Apple's iDevices famously -- make that infamously -- rely on fixed storage. If you need more space, well, too bad.
Granted, you can try a utility like PhoneClean, which can reclaim some space, but that gets you only so far. For any kind of significant storage boost, you have little choice but to upgrade to a more capacious iPhone, iPod, or iPad.
Actually, you do have one other option. A growing number of devices give you extra space for music, movies, photos, documents, and other data, and some of them are surprisingly affordable.
I'm talking about wireless card readers (also known as media hubs), which connect via Wi-Fi to your iDevice. So instead of popping a microSD card inside your iPhone or iPad (which, alas, is impossible), you pop one into an external drive you can keep stowed in a bag, pocket, or wherever.
Suppose, for example, you're taking a long trip. You want to bring along your entire music library -- not just the handful of playlists that fit on your 16GB iPad Mini -- and enough movies to last you through two or more long flights.
With one of these readers, you can stock, say, a 32GB SD card with more than enough songs and videos, while still leaving space on your Mini for apps and other stuff. And several models support USB flash drives as well, so if you have a few of those lying around, fill 'em with stuff!
In broad strokes, most of these devices work like this:
Step 1: Connect the reader to your PC, then fill it with any and all media/data you want to bring along.
Step 2: Install the companion app that goes with the reader.
Step 3: Run the app, then connect to the reader. Now you can stream your media, view your photos, access your documents, transfer files, and so on.
One key feature to look for when shopping for a wireless reader is a pass-through option, which allows your device to stay connected to a Wi-Fi network while simultaneously connected to the reader. Otherwise it's a huge hassle to disconnect and reconnect all the time.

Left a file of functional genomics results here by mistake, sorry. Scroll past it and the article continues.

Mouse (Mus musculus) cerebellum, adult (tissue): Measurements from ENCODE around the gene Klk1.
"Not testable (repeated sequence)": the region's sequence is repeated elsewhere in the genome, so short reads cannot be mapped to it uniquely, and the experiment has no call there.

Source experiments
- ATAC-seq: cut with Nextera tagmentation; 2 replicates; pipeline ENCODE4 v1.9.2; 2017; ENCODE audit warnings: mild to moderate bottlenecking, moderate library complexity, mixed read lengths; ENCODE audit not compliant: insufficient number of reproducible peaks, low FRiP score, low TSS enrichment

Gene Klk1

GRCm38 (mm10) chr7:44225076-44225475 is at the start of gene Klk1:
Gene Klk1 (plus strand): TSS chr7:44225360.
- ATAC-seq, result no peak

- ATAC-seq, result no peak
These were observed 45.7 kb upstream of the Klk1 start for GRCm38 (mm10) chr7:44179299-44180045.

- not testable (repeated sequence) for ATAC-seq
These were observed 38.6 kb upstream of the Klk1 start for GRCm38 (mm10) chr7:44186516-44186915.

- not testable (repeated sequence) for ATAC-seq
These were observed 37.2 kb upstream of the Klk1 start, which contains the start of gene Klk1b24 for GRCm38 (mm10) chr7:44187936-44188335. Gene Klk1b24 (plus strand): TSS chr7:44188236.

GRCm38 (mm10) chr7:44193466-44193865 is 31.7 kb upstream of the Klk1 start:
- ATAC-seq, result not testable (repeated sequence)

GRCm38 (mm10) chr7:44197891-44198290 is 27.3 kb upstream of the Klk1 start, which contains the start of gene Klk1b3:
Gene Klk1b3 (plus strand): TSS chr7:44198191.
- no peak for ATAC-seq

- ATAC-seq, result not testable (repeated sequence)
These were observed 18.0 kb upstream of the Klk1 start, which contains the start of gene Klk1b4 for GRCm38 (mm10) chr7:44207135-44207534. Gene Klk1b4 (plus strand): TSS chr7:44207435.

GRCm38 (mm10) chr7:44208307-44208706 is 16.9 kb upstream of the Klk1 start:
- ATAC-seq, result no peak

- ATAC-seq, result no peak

In recent weeks I've tested a handful of these wireless media hubs, and a couple stand out. First up: the Iogear MediaShair Hub, which lists for $99.99 but Amazon currently sells for $59.33. No larger than a deck of cards, it looks like a miniature router, and in fact it can actually double as a mobile access point.
The MediaShair accommodates both SD cards (or microSD with an adapter) and USB drives. It works quite well with iOS devices, even if its app is a little clunky to use and not great as a music player. You can even top off your iPhone's battery by plugging directly into the MediaShair's USB port.
Similarly versatile is the RAVPower FileHub 5-in-1, which sells for $44.99, and includes a larger battery than the MediaShair. It offers both Wi-Fi hot-spot and NAS features, and works with both SD or microSD cards, and USB drives.
By the way, if you need a lot of added space, a handful of companies offer wireless hard drives that work much the same way -- except now you're looking at 500GB, 750GB, or even a terabyte of mobile storage. However, these drives are much heavier and bulkier, and they cost quite a bit more. One solid pick: the Patriot Aero.
In an ideal world, iDevices would have expansion slots. In this one, you can expand by way of external storage. All you need is a $45-$60 card reader and some inexpensive memory cards/flash drives.
Have you tried any of these wireless hubs already? Tell us what's good, and what's not, in the comments.